Alice C. Linsley
Abraham's father was Terah, a great Kushite ruler and a descendant of Nimrod (Sargon the Great). His kingdom extended the length of the Euphrates River.
This kingdom was called Aram-Naharaim. In Old Syrian/Aramean aram means "high ground" and naharaim means "between the rivers." Genesis 24:10 says that Abraham's servant Eliezar took gifts and set out for the city of Terah in Aram-Naharain. This may refer to Damascus, and who better to send than his own son by his concubine Masek who was Syrian?
Other regions are designated as aram in the Bible. For example, the ruler of Aram Soba (Zobah) was defeated by Saul, according to 1 Samuel 14:47, and Joshua confiscated the land of the ruler of Aram Maaka, according to Joshua 12:16. It was typical for rulers to built their cities on high ground near sources of water. The Jebusites were especially famous for this and according to Joshua 15:63, the Israelites were never able to uproot the Jebusites from Jerusalem.
The rulers of Genesis controlled vast territories along the ancient rivers. The extreme boundaries of their territories were marked by the cities or settlements of their two wives. As the rivers were oriented more or less on a north-south axis, so were their wives. The ruler traveled between his wives on a north-south axis, as the sun travels between the horizons from east to west. Knowing the marriage custom helps us to identify the extent of Terah's territory. One wife lived in Ur to the south and the other wife lived in Haran to the north.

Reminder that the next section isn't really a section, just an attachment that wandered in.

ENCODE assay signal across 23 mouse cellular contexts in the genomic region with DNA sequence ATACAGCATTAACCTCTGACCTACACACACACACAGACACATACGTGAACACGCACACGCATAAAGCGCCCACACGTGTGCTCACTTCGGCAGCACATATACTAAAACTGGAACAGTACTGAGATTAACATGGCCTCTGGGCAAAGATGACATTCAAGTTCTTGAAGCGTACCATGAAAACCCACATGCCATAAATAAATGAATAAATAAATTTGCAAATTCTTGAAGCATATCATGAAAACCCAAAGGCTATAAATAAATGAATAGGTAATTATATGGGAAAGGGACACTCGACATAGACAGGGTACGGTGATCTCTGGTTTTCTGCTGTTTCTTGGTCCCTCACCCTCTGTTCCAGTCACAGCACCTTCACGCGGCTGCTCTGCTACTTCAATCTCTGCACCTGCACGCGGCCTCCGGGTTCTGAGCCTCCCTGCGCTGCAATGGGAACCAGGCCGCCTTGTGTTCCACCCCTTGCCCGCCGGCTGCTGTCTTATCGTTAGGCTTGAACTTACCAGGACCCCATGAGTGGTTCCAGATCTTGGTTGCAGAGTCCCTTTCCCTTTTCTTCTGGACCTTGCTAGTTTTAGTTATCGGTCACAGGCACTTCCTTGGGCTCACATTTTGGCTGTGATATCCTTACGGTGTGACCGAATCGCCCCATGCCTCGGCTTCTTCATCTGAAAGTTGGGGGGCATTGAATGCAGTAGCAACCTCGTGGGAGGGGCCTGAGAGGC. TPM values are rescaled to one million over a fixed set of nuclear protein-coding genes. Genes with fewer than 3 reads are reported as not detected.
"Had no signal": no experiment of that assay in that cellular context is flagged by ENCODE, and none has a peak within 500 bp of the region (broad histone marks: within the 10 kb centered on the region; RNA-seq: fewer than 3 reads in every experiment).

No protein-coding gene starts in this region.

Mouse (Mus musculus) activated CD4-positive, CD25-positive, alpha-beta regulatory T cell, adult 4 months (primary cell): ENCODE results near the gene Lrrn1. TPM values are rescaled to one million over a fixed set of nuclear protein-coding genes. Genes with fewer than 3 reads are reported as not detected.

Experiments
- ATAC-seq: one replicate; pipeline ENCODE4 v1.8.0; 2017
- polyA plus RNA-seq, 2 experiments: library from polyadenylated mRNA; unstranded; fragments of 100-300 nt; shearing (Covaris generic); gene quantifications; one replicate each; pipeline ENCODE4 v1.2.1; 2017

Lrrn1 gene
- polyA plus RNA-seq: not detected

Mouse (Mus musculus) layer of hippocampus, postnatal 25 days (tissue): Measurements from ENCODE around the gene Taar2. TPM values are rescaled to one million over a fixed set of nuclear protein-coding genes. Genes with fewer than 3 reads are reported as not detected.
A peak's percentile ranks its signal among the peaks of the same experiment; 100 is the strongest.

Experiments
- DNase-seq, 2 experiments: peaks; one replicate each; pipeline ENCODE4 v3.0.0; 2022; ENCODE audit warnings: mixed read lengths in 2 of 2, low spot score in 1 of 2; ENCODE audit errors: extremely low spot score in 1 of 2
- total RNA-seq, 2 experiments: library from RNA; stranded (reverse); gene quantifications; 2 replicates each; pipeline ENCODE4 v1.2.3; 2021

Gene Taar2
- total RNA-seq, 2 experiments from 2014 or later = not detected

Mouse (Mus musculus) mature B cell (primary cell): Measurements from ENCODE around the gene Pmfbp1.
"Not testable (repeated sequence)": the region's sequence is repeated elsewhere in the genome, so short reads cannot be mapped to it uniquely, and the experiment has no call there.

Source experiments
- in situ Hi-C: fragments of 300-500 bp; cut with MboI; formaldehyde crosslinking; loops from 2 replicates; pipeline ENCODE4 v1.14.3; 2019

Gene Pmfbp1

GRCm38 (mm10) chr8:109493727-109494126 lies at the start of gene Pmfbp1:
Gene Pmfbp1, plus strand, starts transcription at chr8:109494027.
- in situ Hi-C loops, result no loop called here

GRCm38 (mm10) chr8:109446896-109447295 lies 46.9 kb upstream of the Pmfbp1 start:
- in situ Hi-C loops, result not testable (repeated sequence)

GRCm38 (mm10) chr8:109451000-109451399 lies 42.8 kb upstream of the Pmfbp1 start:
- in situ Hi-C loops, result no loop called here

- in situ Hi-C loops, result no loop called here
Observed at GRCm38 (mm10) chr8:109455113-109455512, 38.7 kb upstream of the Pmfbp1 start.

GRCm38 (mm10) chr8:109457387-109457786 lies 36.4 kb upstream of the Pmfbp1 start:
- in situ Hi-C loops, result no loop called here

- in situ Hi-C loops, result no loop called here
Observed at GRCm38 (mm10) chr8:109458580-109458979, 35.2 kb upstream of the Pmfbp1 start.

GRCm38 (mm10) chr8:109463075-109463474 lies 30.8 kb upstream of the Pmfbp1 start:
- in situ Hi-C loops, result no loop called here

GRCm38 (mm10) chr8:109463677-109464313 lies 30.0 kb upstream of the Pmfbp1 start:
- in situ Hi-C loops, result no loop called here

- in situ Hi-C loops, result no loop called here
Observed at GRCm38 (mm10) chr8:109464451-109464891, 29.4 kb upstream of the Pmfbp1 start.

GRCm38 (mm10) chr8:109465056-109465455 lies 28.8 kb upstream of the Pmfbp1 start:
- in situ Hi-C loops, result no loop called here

Abraham also set his wives on a north-south axis, with Sarah in Hebron and Keturah in Beersheba.
There is another explanation in Genesis for why the ruler's two wives were placed on a north-south axis rather than on an east-west axis. The explanation involves Lamech who bragged to his two wives Adah and Zillah (Gen. 4). Theodor H. Gaster noted that the names Adah and Zillah seem to have a relationship to words for dawn and dusk, suggesting a celestial or sacred marriage motif. However, it was not unusual for archaic rulers to brag about their greatness by claiming to control all the land from the sunrise to the sunset.
For the author of Genesis, Lamech the Elder is portrayed as a braggart and a murderer. As such, he set himself above God's law. In other words, he posed himself as God by placing his wives on an east-west axis, for this is the territory of the Creator, whose solar emblem moves daily from east to west.